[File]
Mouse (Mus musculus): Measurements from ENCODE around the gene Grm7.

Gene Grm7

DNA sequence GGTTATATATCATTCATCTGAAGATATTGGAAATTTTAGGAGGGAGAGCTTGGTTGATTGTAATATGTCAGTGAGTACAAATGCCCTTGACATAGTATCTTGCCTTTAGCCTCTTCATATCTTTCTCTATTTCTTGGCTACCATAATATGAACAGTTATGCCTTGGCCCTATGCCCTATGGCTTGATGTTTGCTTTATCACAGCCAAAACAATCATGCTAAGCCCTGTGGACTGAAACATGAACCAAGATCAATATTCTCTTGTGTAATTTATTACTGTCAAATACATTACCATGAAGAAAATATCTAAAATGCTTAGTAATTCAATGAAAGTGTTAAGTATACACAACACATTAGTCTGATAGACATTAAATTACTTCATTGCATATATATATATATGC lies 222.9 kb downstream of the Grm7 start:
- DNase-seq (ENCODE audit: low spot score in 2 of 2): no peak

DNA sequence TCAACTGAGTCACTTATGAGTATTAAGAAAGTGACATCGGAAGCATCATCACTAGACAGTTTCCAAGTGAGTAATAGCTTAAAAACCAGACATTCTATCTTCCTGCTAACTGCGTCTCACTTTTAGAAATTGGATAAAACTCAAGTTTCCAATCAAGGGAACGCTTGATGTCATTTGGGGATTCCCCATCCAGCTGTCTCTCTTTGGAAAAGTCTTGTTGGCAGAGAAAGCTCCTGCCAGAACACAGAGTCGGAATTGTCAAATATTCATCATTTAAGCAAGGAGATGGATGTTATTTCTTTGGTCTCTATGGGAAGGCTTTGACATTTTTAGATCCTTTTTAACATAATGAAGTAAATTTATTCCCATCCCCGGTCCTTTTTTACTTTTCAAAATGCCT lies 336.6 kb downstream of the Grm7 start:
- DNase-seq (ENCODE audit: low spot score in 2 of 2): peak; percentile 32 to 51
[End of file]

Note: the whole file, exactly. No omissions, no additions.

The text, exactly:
Mouse (Mus musculus): Measurements from ENCODE around the gene Grm7.

Gene Grm7

DNA sequence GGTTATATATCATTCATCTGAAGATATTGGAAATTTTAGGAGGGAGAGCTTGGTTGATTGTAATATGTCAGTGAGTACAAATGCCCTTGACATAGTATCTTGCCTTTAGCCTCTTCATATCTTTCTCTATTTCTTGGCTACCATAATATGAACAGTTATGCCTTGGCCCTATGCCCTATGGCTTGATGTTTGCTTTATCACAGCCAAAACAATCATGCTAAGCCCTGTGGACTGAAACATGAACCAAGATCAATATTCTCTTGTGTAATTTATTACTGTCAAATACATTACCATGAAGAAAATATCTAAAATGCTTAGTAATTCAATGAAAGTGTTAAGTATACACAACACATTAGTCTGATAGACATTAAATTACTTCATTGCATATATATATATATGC lies 222.9 kb downstream of the Grm7 start:
- DNase-seq (ENCODE audit: low spot score in 2 of 2): no peak

DNA sequence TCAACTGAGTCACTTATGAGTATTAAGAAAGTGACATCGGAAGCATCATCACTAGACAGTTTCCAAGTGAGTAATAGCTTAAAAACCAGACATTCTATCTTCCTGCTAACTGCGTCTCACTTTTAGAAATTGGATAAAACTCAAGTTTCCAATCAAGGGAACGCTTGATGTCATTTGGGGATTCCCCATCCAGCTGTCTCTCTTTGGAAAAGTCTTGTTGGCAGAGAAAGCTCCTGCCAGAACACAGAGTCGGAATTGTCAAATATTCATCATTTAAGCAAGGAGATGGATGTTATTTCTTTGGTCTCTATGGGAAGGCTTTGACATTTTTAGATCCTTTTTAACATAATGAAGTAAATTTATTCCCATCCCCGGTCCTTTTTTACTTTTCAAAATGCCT lies 336.6 kb downstream of the Grm7 start:
- DNase-seq (ENCODE audit: low spot score in 2 of 2): peak; percentile 32 to 51